Matthew Holtmeier, postdoctoral teaching fellow in Screen Studies, authored an article in the anthology Cinematic Homecomings: Exile and Return in Transnational Cinema.
His piece, titled "Burning Straw Men: The 1979 Revolution and Bahman Farmanara's Stubborn Cosmopolitanism," explores director Bahman Farmanara's departure from Iran due to the 1979 revolution, and his subsequent return after working as a producer abroad. The films Farmanara made after returning to Iran illustrate the director's 'stubborn cosmopolitanism,' despite the newly structured sense of national identity in post-revolution Iran.
Stephen Tropiano, associate professor of screen studies, contributed an essay “‘A Safe and Supportive Environment’: LGBTQ Youth and Social Media” to a recently published anthology, Queer Youth and Media Cultures (Palgrave-MacMillan).
Tropiano’s essay examines how two organizations dedicated to enriching and saving the lives of LGBTQ (lesbian, gay, bisexual, transgender, queer, and questioning) youth--the It Gets Better Project (IGBP) and the Trevor Project--are utilizing social media in unique and creative ways to reach out to young LGBTQ people.
Assistant Professor Joshua Bonnetta will be exhibiting his audio-visual installation Strange Lines and Distances in Rennes, France at a gallery dedicated to the exhibition of sound art, Le Bon Accueil. The work will be installed from Oct. 10 through Nov. 22 as part of an exhibition exploring telecommunications and utopia.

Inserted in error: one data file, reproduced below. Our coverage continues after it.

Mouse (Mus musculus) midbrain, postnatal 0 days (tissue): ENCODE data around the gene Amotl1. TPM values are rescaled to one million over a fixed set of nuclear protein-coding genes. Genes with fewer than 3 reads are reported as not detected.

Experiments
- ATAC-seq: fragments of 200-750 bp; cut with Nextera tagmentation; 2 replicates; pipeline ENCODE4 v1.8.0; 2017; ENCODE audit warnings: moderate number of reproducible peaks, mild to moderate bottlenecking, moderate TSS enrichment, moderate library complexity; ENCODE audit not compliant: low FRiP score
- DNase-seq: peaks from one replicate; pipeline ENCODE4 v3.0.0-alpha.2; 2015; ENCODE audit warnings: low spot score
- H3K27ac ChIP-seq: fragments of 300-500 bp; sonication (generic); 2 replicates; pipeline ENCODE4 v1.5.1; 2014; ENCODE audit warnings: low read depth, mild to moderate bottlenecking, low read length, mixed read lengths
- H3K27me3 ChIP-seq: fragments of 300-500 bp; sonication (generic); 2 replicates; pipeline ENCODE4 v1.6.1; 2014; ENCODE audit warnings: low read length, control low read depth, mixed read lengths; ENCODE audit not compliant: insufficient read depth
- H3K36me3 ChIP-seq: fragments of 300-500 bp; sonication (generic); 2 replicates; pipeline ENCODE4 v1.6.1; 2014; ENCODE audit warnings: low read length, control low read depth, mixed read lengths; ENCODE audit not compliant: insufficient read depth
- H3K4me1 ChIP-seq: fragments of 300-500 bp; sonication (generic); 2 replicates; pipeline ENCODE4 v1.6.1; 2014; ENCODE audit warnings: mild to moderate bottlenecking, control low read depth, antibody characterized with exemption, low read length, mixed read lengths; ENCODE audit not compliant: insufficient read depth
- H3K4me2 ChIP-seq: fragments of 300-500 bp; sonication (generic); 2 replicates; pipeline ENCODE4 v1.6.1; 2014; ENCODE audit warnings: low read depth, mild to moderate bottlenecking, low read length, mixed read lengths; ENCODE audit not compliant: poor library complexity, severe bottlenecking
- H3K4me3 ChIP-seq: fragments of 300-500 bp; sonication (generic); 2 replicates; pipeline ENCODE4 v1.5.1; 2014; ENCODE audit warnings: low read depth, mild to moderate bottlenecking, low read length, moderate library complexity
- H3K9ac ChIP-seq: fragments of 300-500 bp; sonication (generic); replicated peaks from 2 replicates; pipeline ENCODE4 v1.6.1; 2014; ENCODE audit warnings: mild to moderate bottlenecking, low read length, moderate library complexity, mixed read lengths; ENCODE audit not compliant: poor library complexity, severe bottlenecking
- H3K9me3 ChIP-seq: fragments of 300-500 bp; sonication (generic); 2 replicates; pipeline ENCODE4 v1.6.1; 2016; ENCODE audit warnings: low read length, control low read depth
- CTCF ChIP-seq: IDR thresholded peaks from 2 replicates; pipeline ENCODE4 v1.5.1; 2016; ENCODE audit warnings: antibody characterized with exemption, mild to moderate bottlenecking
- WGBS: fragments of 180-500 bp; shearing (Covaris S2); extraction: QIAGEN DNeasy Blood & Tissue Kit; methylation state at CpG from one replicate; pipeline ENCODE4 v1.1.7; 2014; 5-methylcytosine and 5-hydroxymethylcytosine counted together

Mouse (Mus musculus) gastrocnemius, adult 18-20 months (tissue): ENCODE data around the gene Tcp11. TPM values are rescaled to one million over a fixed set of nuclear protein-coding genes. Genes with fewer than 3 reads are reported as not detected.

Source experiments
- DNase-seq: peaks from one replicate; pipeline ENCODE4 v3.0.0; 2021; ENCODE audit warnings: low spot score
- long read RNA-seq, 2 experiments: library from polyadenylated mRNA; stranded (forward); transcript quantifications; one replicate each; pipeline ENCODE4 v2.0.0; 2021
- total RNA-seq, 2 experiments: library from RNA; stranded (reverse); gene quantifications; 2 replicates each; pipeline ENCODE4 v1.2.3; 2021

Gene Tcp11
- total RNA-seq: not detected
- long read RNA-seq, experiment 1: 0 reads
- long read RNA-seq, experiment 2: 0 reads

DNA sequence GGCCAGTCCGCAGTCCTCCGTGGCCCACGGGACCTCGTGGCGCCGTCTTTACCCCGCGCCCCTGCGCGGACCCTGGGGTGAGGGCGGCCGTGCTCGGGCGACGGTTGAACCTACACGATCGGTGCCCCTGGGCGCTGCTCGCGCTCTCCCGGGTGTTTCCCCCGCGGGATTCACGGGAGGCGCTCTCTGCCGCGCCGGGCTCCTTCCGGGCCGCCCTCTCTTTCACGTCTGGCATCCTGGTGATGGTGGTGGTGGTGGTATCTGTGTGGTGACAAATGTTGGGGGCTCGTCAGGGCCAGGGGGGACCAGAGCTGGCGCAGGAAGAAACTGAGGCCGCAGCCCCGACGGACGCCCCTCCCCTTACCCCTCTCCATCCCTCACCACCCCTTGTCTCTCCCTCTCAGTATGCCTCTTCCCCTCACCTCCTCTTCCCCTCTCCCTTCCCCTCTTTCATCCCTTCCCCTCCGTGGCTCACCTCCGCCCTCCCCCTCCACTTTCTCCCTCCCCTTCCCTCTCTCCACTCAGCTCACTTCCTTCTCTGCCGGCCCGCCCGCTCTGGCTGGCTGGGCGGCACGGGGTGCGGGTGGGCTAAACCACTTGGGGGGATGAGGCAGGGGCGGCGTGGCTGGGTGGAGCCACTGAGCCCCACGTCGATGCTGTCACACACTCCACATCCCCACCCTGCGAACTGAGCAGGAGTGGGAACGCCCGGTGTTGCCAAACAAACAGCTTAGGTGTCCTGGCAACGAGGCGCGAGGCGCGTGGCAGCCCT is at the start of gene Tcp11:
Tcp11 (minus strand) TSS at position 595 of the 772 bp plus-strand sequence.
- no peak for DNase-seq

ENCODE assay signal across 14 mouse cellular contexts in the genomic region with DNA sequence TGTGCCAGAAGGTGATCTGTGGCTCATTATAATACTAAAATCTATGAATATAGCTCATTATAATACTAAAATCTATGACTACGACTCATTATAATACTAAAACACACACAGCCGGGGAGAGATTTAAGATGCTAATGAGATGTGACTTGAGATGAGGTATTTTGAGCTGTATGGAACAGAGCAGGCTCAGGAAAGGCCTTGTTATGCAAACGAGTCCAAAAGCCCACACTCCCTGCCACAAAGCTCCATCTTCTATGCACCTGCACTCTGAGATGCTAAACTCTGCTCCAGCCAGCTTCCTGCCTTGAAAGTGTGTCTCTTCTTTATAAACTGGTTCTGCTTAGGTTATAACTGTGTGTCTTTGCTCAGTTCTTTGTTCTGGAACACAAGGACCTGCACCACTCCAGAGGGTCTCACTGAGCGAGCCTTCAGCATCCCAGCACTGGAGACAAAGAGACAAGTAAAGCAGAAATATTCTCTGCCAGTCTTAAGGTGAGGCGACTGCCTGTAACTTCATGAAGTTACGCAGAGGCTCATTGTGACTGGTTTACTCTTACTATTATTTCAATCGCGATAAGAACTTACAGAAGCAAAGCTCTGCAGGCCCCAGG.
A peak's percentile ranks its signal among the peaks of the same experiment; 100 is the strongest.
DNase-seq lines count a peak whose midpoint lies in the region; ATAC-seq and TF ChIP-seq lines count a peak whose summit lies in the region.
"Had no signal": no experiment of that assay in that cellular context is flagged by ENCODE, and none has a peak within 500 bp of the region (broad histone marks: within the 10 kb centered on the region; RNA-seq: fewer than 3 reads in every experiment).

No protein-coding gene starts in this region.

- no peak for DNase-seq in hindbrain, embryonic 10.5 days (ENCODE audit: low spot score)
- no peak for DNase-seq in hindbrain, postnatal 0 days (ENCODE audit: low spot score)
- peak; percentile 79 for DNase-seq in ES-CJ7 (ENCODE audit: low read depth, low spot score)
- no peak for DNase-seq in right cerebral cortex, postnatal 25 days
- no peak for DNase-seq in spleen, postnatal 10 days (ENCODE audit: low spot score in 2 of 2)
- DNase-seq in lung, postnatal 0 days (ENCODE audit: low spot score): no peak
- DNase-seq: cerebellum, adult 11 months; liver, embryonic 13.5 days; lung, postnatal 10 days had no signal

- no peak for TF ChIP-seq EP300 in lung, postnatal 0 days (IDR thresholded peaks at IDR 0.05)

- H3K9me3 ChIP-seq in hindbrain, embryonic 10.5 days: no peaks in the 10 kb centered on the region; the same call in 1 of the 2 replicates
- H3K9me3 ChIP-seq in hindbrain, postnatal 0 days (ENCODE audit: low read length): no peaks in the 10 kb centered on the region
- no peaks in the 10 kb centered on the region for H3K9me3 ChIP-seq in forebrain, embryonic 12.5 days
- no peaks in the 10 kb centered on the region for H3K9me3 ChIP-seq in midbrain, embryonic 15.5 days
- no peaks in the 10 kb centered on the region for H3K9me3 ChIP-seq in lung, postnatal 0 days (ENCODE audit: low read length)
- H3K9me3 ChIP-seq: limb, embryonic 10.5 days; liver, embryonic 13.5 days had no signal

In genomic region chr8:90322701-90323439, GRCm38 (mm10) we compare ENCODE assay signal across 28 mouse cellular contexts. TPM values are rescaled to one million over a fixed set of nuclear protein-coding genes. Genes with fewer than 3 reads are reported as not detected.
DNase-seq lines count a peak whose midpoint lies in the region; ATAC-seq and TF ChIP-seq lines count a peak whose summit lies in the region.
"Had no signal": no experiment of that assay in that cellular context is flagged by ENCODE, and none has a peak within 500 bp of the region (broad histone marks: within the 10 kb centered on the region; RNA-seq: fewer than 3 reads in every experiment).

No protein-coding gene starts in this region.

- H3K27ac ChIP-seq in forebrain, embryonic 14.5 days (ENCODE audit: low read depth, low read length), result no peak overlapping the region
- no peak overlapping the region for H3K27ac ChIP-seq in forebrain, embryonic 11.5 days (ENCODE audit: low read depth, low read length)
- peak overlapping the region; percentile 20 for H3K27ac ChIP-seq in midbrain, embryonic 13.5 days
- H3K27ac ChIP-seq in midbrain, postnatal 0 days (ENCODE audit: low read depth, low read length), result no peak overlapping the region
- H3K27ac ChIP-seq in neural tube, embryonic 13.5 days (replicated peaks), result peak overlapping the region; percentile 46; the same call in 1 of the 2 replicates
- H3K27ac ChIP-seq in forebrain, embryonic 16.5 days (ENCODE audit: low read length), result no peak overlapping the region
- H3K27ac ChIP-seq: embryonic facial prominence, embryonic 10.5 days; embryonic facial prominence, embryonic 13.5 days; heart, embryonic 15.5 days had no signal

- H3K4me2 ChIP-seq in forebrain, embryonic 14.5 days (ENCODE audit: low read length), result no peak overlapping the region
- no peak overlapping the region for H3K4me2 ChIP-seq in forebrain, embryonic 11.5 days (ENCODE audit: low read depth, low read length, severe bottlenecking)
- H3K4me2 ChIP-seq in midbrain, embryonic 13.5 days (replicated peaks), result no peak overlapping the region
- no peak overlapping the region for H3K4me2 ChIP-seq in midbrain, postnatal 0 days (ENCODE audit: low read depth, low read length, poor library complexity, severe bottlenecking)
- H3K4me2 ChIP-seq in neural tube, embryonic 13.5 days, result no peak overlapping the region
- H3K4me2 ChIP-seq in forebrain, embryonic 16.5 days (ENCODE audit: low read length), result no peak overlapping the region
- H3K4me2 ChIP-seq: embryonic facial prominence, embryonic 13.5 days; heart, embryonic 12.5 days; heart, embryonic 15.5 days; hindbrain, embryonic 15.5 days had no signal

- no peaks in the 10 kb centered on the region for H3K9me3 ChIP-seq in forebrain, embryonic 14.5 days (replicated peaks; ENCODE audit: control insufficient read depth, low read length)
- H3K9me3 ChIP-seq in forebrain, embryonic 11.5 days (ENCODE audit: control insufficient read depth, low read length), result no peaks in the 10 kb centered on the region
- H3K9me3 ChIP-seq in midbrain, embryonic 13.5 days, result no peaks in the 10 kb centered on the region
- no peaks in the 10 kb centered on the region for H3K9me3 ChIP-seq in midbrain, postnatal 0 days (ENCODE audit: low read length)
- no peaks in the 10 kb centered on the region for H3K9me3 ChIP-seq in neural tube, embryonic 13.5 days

His video work, Remanence III, created as part of a series of studies on electromagnetic remanence, will be screened on Oct. 16 as part of the Moscow Contemporary Science Film Festival. The work will screen in a program curated by the Moscow Polytechnic Museum that explores the intersection of art and science.
ITHACA, NY — In recognition of National News Engagement Day on Tuesday, Oct. 7, the Roy H. Park School of Communications at Ithaca College will host a panel discussion featuring media representatives, an open house of its student media operations and a screening and discussion of the documentary ...
Andrew Utterson, Assistant Professor of Screen Studies, delivered an invited address at the British Film Institute (BFI)’s annual conference in London, U.K. In a lecture and workshop entitled “Early Cinema: Learning to Love the Past,” delivered to an audience of film educators, he placed his academic research on film history and digital culture within a broader pedagogical context of how best to teach the films of the past to the students of today.